BOOK REVIEW / Hite and lows of penetration: 'Women as Revolutionary Agents of Change: The Hite Reports 1972-1993' - Shere Hite: Bloomsbury, 13.99 pounds

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'IF SOCIETY separates the two genders so decisively that it impedes love,' asks Shere Hite towards the end of her latest book, 'what is an individual to do about it?' Her argument is that women must, in order to free men as well as themselves, enact nothing less than revolution through the proper understanding of their needs and capacities.

The Hite Reports have searched every cranny of the sex lives of contemporary Americans. Why did it take so long for voyeurism and sex research thus incandescently to coalesce? The solemn tone and bossy format ('What do you think about during sex? Do you fantasise? What about? Do you usually have sex with the people you want to have sex with? Do you feel that having sex is in any way political? How did you like the questionnaire?') were transcended by the fascination of the responses. All personal accounts of common experience are absorbing, and with the Hite Reports came the added commendation that they were hot stuff. Often the language used was moving, telling of things that the speaker had never before tried to articulate.

But that was the body of the magnum opus; here comes its brain, a lot more boring, if the repressive male language of late 20th-century bimbology may be used. After her extensive research, undertaken in a spirit no less than evangelistic, Hite has concluded that what is needed to achieve the Utopia she envisages is an 'undefinition' of sex: since the vaginal orgasm almost doesn't exist, why tend so unvaryingly in heterosexual intercourse towards penetration (except when conception is intended), when what will save mankind is a kind of pan-clitoral tactility?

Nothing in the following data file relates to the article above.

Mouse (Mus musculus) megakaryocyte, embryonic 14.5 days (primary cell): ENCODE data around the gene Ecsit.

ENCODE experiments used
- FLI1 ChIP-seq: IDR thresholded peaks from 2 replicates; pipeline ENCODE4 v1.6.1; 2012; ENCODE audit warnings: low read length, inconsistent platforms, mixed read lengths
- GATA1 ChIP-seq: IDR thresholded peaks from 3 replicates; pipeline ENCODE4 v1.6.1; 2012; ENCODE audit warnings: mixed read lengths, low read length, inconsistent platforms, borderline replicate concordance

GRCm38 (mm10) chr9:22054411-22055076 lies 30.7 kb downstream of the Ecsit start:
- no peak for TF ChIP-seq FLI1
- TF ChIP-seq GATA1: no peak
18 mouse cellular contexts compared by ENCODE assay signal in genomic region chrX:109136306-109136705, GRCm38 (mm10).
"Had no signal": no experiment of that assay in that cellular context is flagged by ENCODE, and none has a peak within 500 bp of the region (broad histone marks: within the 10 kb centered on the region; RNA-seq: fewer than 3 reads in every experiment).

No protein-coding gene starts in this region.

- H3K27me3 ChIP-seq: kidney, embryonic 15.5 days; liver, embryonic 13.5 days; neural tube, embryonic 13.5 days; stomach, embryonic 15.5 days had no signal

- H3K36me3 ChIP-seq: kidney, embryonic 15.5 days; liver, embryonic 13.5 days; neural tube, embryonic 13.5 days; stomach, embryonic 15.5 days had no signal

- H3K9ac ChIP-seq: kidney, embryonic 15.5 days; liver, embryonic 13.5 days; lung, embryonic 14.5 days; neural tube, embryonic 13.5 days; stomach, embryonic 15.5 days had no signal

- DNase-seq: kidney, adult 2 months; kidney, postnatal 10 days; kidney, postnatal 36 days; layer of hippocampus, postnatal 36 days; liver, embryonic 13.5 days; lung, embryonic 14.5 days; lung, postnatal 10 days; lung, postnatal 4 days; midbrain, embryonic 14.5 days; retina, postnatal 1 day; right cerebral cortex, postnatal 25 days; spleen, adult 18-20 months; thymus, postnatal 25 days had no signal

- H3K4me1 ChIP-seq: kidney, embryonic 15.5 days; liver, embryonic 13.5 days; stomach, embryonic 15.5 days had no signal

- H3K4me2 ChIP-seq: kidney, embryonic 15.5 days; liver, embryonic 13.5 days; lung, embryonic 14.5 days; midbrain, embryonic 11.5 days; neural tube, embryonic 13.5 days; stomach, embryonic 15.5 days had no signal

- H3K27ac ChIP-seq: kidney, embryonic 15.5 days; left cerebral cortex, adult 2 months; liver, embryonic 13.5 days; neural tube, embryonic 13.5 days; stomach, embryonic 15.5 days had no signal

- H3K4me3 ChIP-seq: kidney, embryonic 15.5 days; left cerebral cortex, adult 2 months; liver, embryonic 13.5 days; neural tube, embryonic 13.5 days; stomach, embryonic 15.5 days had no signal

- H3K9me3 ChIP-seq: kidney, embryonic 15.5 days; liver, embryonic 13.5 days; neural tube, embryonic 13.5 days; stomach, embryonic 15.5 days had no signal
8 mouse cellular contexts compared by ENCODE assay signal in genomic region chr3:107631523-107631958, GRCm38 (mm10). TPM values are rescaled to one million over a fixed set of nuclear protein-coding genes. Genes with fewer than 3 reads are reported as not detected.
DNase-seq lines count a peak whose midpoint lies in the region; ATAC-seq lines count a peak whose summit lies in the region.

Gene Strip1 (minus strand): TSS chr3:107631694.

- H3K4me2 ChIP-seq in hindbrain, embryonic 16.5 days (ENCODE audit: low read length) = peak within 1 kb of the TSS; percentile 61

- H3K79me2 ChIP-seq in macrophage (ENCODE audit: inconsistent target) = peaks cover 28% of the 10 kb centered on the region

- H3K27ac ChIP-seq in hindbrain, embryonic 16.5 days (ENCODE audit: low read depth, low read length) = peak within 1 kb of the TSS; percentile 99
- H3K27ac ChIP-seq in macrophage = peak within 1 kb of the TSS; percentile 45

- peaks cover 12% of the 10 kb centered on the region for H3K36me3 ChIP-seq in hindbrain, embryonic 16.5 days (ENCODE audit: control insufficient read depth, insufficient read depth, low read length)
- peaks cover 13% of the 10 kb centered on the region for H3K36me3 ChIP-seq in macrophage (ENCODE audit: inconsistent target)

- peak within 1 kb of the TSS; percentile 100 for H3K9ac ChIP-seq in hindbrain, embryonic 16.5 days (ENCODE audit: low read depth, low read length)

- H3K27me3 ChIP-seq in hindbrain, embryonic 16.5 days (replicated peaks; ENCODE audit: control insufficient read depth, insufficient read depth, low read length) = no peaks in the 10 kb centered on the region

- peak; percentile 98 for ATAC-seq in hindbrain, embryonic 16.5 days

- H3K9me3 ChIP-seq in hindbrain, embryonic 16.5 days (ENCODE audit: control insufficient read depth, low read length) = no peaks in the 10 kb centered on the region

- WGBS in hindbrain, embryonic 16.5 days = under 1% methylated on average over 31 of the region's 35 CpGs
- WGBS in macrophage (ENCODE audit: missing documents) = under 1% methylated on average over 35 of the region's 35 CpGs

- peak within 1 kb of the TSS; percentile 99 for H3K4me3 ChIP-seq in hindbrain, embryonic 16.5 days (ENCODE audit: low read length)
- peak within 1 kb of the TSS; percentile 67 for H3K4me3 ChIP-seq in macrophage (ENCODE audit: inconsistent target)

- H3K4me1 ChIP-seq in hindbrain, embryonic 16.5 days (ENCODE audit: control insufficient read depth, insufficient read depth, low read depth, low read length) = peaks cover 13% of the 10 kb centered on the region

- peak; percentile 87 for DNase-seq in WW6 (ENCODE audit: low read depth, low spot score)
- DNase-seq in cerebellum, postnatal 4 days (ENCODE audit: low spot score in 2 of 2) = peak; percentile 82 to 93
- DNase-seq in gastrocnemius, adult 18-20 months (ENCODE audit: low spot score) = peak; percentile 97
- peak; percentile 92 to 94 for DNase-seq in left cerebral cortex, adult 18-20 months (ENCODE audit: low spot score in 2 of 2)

The grand impulse behind this book is unarguably right. Many women find themselves sold out to a way of life that seems pledged to using and discarding them; many endure loneliness within a gagged marriage. Nor does the book fail to consider the men who feel emotionally askew in a world polarised by gender: Hite in this book has written something like a steely feminine equivalent to Iron John.

But though many details ring true and there is a strong ordering intelligence present, Hite's thrust is at once nave and inattentive to those millions of women in the Third World who are not free to free themselves and their menfolk through enlightened sexplay. Rigorously absent from the book, in spite of its frankness about every sexual practice, is imagination, and any account of its intimate relation to otherness, which is one of the flints of both kinds of love, eros and agape.

Among the acknowledgements to a galere that includes many clear-headed feminists appear: 'My express thanks to Gustav Mahler and Richard Strauss, Richard Wagner and Kirsten Flagstad, Puccini, Mirella Freni, Licia Albanese, Sergei Rachmaninoff and George Jellinek among others, for their inspiration and companionship.' Earlier Hite agonises: 'How happy can we be, enjoying Richard Strauss's music, when we know he had such misogynistic views? Is history really ours?' It is good to know that this committed woman's instinct for pleasure is stronger even than her devotion to polemic.

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